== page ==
With the legacy left behind by superstar defensive end Joey Bosa, younger brother Nick will have to fight his way out of an enormous shadow when he embarks on his Ohio State career this fall.
Nick, who signed with the Buckeyes on national signing day two weeks ago, is a 5-star standout who ranked eighth nationally and No. 1 at his position for the Class of 2016. He's 6'4" and 265 pounds, has speed that defies his size and strength that makes him an absolute nightmare coming off the edge.
And he has the potential to be even better than his big brother.
That comparison, fair or not, will follow Nick during his entire tenure in Columbus, and it will linger into his professional career if his potential turns into reality.
But high school success doesn't always translate to the collegiate level. So what does Nick have to do to carve a similarly successful path at Ohio State?
One of the things that made Joey so special was his seamless integration to the collegiate game.
That's the biggest obstacle for incoming freshmen to overcome—a playing field that isn't populated by undersized high school teenagers but men who are of equal stature with professional aspirations.
It wasn't too big of a hurdle for Joey, though. He was thoroughly entrenched in Ohio State's defensive line rotation at the start of his freshman season, and by Week 5, he had replaced a former 5-star defensive end (Adolphus Washington) in the Buckeyes' starting lineup.
Can Nick make an immediate impact like his brother?
Meyer expects him to. During his national signing day presser, Ohio State's head coach said that the newest Bosa will see the field right away, according to Patrick Murphy of theozone.net.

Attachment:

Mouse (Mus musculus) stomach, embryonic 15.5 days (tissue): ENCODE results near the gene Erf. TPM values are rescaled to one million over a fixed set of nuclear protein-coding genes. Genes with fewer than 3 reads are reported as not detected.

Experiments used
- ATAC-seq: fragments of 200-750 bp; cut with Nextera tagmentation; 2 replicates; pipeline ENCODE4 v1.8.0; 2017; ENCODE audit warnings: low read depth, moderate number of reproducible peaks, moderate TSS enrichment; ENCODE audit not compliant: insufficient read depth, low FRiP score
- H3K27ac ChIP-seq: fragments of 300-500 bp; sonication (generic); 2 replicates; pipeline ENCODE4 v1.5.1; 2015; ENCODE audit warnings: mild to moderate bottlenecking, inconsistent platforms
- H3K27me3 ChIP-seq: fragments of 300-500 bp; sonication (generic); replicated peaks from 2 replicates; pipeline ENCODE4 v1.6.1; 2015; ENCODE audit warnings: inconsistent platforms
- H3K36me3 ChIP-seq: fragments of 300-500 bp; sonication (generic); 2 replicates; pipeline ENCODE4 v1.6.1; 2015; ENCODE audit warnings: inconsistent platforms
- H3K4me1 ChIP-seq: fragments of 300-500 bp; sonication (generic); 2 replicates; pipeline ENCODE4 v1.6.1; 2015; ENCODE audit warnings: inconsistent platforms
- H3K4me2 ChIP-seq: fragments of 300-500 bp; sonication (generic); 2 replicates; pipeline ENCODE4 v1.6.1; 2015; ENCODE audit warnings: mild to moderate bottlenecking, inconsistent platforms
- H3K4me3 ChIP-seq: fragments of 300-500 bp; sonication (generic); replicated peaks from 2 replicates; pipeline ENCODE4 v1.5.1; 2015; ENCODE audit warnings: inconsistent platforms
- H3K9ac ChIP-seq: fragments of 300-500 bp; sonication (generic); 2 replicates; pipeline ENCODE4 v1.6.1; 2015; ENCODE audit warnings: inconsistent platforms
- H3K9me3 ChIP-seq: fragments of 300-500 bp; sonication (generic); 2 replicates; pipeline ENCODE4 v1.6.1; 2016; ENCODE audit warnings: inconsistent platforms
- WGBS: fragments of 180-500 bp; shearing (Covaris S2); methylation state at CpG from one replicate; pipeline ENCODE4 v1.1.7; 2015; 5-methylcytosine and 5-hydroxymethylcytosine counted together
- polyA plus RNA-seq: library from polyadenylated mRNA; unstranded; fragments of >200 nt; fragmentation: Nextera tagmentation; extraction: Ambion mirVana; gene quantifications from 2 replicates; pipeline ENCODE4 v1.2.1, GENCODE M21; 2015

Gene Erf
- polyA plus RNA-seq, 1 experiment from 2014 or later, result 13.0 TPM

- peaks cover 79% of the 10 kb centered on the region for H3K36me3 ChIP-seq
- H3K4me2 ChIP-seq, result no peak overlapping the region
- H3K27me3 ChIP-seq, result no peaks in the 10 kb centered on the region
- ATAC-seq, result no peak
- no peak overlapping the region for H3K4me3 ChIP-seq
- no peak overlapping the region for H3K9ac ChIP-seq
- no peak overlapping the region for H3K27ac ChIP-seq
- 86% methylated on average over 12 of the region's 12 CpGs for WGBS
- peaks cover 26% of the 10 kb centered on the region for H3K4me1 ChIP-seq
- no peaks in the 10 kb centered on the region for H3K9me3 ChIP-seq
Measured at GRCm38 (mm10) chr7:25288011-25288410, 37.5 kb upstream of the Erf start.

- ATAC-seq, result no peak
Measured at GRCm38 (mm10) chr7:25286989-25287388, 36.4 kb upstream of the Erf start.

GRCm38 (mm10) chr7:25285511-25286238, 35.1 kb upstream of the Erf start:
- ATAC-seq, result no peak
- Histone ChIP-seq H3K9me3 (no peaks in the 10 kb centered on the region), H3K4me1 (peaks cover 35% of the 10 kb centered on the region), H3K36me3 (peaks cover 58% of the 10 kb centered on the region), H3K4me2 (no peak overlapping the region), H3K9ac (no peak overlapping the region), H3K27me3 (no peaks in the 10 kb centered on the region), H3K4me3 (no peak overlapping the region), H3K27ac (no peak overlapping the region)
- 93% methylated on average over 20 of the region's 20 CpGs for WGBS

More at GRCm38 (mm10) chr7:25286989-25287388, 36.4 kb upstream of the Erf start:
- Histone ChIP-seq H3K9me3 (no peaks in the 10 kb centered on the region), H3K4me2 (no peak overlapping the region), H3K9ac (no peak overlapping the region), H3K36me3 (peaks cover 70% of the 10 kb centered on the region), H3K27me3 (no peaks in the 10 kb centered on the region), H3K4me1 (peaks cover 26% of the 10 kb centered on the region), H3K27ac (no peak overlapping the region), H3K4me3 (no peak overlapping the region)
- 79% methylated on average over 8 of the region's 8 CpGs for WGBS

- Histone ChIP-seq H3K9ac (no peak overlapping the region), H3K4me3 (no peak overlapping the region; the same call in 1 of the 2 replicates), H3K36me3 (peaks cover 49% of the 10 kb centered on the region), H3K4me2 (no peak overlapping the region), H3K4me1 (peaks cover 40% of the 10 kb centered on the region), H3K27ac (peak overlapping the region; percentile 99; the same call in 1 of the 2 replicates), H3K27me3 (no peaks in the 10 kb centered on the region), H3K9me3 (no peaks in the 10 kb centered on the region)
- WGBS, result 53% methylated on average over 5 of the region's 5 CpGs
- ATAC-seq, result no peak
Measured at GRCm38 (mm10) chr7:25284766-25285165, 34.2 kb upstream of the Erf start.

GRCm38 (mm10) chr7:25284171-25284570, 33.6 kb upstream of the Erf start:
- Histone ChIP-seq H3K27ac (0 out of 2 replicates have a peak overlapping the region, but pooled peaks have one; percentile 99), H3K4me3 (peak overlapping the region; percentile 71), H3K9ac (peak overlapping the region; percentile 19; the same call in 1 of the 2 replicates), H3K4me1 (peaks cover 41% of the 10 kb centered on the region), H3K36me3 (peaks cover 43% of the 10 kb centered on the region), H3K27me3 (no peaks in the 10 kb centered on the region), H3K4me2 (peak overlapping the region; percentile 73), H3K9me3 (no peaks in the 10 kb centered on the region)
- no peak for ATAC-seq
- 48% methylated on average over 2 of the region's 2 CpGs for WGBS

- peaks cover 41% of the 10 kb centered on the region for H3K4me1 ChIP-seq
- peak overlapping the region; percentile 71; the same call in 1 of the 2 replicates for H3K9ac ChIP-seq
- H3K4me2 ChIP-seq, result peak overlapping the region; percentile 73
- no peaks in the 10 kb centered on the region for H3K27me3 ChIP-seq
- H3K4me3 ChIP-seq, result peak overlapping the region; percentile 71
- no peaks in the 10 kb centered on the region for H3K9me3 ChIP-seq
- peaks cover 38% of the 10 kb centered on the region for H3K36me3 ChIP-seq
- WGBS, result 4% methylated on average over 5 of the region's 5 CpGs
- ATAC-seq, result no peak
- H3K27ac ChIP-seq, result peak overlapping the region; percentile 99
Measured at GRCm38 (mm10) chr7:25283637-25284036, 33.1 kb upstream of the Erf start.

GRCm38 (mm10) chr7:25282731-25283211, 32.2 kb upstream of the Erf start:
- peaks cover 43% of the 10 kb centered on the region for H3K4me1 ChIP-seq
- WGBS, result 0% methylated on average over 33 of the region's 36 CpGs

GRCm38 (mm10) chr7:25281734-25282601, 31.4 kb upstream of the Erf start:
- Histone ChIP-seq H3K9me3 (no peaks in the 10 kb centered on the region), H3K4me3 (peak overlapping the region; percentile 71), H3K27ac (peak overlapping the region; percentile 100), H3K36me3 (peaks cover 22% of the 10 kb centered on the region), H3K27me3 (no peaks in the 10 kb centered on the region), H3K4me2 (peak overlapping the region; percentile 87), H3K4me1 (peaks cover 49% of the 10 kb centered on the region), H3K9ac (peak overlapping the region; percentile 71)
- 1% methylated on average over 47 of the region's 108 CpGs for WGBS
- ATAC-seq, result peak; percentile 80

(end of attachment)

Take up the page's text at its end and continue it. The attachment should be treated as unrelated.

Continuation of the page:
That didn't seem likely just a few months ago, when Nick tore his ACL midway through his senior season. But the recovery process has been going well and he's ahead of schedule, and there's a good chance he'll be at full go when fall camp opens.
"He hasn't missed a day a day with the physical therapist three times a week, and he works the upper body three times a week," Nick's father told Ari Wasserman of Cleveland.com. "So he's doing great."
There's a difference between being good enough to play as a freshman and relentless enough to be a two-time consensus first-team All-American.
After a solid first year, Joey highlighted that difference with a breakout sophomore campaign. He led the Buckeyes and ranked fourth nationally in sacks (13.5) and fifth in tackles for loss (21) in 2014, which catapulted him to the national stage.
His numbers dipped in 2015 because teams double-teamed (and often triple-teamed) him, but he was still the anchor of a top-10 defense.
Joey just never stopped, whether it was a workout, practice or game day. He always maintained the relentless effort Ohio State demands, and that set him apart from any player Meyer has coached.
"I've been lucky to coach Alex Smith, who was the No. 1 pick, [Tim] Tebow, Zeke [Ezekiel Elliott], the Pounceys, all these great players," Meyer said, according to Stewart Mandel of FoxSports.com. "It's hard for me not to say Joey is not the best I've ever coached or been around.
"He had the unique combination of just incredible power and strength and speed," Meyer said.
Does Nick have that same mentality? After watching his son start at a national powerhouse high school (St. Thomas Aquinas) from his freshman to senior season and bulldoze through his ACL recovery, Nick's father seems to think so.
"[Nick]'s doing fantastic. Part of it is having the best surgeon in the world, part of it is great genes and part of it is his sick work ethic," Nick's father said, via Wasserman.
That sick work ethic will be the key for Nick to live up to the incredible hype surrounding his soon-to-be Ohio State career. And if it all comes together, there will be another Bosa terrorizing the Big Ten for years to come.
All recruiting rankings and information courtesy of 247Sports.
David Regimbal is the lead Ohio State football writer for Bleacher Report. Follow him on Twitter @davidreg412.